Page tree
Skip to end of metadata
Go to start of metadata

*Contributed by Jay Patton, Rob Witter, Tom Brocher, Alex Grant, and Kevin Schmidt (originals downloadable here)

White Paper summaries should be uploaded using this link!

Topic

WhoNotes

February 7th



Program News






Current and future project support

Sherrod, Brian

bsherrod@usgs.gov

All participants introduced themselves. Rob Witter and Jay Patton agreed to take notes (thanks!).

The project is thought highly of in Reston.

In FY17 the project received $70k ($40k from programs, $30k from the NW Regional Director). The same request was made for FY18.

CMGP Update

Gelfenbaum, Guy

ggelfenbaum@usgs.gov

Guy welcomed everyone and echoed Brian's assurance that the project was widely highly regarded at the Program directors' level and above. He noted that the excitement and momentum started at ground level with scientists, which is how things should work. This week a CMGP subduction zone science planning workshop led by Nathan Miller and Janet Watt, illustrates the CMGP's endorsement. The project also is a great example of how different offices can work together.

Larger context of SZS within the USGS

Hickman,Stephen

hickman@usgs.gov

Steve addressed the challenge of how to move ahead in tough budget times. He noted there is lots of support at higher levels, within the USGS and in Congress, for the science described in the SZS Plan. Evidence of the latter is the fact that the presidential cut of 15% has largely been restored.

New initiatives are highly unlikely (e.g. we will be lucky if level funded). However, by reprogramming and reprioritizing new efforts may be started, particularly given that there is lots of support at the program and mission level.

Guidance about subduction zone science priorities will be coming out in June.


Knudsen, Keith (remote); kknudsen@usgs.gov


Land-level Changes






Uplift along the Olympic Peninsula

Sherrod, Brian

bsherrod@usgs.gov

Began showing Lucinda Leonard's figure of coseismic subsidence sites, and Sean Paul pointed out Olympic Peninsula has sites with documented subsidence. Brian looked at many air photos and now LiDAR, which is best obtained from the WA DNR Lidar portal. However, there are gaps in coverage, that WA DNR will fill this year (all the way to CA/OR border). Brian has recently found a dozen sites with evidence of uplift (coseismic or rapid non-coseismic?). He showed examples of these sites in detail, noting that some uplift is definitely of late Holocene age. An abundance of well-studied archeology is a promising way to constrain a chronology.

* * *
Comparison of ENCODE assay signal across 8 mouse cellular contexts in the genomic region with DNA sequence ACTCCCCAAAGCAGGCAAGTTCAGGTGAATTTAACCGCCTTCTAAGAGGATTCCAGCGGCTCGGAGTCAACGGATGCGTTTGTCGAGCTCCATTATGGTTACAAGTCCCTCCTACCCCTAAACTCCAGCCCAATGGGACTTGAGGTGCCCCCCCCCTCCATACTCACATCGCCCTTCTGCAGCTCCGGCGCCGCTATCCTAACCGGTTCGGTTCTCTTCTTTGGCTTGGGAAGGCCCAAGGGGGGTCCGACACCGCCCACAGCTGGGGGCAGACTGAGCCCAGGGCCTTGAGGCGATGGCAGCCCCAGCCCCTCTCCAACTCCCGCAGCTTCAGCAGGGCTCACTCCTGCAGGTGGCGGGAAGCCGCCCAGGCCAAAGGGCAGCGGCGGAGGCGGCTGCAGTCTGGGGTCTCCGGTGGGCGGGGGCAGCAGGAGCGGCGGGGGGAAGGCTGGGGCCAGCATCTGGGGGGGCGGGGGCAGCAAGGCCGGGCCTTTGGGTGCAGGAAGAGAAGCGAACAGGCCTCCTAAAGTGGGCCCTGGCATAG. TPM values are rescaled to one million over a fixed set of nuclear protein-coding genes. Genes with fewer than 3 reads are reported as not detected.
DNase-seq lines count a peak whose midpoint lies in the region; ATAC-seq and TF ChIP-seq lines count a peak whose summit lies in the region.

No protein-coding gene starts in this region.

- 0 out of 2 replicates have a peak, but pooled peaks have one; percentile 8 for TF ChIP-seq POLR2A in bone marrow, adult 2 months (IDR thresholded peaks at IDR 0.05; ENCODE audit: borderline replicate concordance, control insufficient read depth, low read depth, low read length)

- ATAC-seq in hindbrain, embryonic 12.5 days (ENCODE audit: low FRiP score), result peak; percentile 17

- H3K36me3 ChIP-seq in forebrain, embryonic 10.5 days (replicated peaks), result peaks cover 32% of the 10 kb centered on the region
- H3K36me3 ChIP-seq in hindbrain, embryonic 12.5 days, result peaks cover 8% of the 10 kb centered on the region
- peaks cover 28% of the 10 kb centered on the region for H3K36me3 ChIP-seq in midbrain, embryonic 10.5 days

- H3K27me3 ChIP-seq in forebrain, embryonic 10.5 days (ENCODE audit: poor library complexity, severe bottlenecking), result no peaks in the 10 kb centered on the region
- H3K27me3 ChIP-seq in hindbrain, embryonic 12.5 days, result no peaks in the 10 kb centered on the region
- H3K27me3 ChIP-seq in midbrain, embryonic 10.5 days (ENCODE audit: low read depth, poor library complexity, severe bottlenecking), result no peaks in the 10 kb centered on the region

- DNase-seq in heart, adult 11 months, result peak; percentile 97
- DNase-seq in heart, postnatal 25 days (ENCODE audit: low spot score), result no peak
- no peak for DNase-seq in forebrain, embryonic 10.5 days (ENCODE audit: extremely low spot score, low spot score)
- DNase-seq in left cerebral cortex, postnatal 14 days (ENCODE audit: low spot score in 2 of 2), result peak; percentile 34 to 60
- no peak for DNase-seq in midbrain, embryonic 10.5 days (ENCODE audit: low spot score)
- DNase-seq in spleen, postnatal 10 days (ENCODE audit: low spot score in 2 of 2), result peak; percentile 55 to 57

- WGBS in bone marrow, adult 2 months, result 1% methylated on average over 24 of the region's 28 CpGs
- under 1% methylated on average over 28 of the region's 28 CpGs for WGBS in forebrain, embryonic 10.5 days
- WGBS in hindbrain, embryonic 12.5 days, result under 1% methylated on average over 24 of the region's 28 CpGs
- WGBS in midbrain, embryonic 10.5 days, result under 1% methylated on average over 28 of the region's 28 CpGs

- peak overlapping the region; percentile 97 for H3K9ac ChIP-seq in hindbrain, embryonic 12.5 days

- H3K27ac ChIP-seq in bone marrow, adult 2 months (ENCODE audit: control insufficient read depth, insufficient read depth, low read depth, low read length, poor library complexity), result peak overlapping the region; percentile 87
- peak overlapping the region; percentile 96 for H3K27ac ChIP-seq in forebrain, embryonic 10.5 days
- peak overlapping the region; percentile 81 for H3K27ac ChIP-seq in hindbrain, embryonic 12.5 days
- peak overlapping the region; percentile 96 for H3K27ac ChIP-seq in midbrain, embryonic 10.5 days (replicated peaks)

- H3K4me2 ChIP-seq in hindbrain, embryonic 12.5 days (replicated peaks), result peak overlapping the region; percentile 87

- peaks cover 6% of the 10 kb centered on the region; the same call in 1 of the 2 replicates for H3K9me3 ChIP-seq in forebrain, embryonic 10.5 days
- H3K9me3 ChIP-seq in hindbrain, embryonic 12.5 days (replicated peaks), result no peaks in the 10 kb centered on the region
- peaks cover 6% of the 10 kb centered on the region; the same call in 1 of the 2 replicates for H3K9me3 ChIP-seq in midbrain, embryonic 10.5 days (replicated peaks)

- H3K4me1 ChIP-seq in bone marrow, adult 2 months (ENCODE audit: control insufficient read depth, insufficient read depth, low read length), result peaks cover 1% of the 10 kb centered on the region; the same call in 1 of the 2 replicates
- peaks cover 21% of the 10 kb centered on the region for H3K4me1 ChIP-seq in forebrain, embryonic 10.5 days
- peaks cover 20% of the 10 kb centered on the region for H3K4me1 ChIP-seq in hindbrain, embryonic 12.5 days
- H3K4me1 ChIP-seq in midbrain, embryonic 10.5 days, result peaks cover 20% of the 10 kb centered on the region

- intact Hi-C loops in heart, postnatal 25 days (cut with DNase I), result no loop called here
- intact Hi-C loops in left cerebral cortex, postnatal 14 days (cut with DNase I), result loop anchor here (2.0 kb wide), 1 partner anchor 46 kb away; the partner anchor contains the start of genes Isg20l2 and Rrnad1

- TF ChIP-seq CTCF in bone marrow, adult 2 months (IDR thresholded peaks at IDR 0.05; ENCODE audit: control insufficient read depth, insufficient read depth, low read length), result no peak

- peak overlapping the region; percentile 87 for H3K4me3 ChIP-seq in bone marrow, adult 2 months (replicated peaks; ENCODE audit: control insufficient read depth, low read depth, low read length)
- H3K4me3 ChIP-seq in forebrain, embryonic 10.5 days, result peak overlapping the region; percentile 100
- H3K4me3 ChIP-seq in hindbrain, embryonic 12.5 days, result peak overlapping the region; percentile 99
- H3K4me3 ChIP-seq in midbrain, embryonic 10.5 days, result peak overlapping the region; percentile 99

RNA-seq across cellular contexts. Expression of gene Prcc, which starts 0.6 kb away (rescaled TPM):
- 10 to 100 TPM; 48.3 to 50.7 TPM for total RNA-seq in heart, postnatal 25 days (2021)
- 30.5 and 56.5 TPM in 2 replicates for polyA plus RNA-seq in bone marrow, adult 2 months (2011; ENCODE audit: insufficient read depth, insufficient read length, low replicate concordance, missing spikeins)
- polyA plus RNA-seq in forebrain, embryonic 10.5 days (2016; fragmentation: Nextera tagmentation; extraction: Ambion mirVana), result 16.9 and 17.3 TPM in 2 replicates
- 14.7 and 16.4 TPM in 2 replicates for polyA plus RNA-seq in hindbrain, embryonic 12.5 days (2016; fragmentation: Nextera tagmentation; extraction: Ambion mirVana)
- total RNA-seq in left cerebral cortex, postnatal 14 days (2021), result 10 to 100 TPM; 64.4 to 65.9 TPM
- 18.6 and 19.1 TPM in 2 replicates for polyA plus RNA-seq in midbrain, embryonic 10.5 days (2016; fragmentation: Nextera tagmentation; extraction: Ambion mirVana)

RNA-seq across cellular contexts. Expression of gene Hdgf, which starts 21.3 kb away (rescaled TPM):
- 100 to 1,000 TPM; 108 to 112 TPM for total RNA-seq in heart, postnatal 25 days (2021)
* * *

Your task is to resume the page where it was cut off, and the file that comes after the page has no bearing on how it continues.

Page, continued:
ACOE flew entire coast, but there are problematic results (needs to be reflown).

Brian hypothesizes that lots of the coast of Vancouver Island likely looks like this.

Steve Hickman asks what caused the uplift and Brian speculates that it is tectonic. More field data are needed to determine if it is coseismic.

New Bayesian foraminiferal transfer function of Kemp et al. 

Nelson, Alan (remote)

anelson@usgs.gov

Witter, Rob (presented)

rwitter@usgs.gov

Rob presented for Alan about a summary of new Bayesian transfer function work, described in a BSSA paper in press by Kemp et al. Some of the revised subsidence estimates from the 1700 AD earthquake differ quite significantly from those in Wang et al 2013. Previous studies used weighted averaging regressions.

Rob reviewed the transfer function approach, which relates the abundance of a certain proxy to paleoelevation. The steps involved include visiting a site, and collecting modern samples along transect from upland to tidal flat to form a modern training set. These are input to a statistical model. The model is used to take fossil forams from seed core and relate them to paleo elevation.

Examples from various sites were shown.

Rob emphasized 3 points made in the Kemp et al. paper, that explain why coseismic subsidence estimates may change using this new method:

(1)   Expanded training set provides more analogs for fossil data. Compiled data from 19 sites. Improves on 8 sites in OR used for earlier work in OR.

(2)   BTF describe forams than may not have linear relationship to elevation (what they see in data). For forams that can be explained by a unimodal distribution,the BTF does not improve results much. For other species (e.g., Trachamminita) the BTF better handles non-linear relations.

(3)   BTF allows use of stratigraphic priors (secondary proxy, other indications of RSL change: diatoms, lithology, etc.). These could be use to handle mixing contamination.

New BTF indicate greater subsidence north of Alsea Bay, consistent with prior estimates and implying that slip estimates might be increased there, though models may be insensitive to these new results. Kemp et al. only speculate why they find lower subsidence.

Recent paleoseismic research on last 2 ky in Humboldt Bay, CA

Kelsey,Harvey

harvey.kelsey@humboldt.edu

Much of the work shown is from J Padgett's PhD research, funded by the USGS Earthquake Hazards Program. Harvey summarized (1)  a revised and updated paleoseismo history (1800 yrs), (2) info about 4 CSZ earthquakes, (3) new 14C ages, (4) microfossil investigations and (5) upper plate faults.

Set stage with map of Kelsey 2001 showing upper plate faults, particularly the St George thrust, Mad river, and Little Salmon faults and a Humboldt Bay paleoseismic site.

Humbolt Bay is a low energy depositional site that meets the criteria for paleoseismic dating (i.e. Alan Nelson criteria from 1996). Looked at 3 sites, taking cores in transects. Found correlations between all 3 sites. Measured 21 new ages, 18 of which were useful. Ages from OxCal model:

  • EQ#1       250 yr BP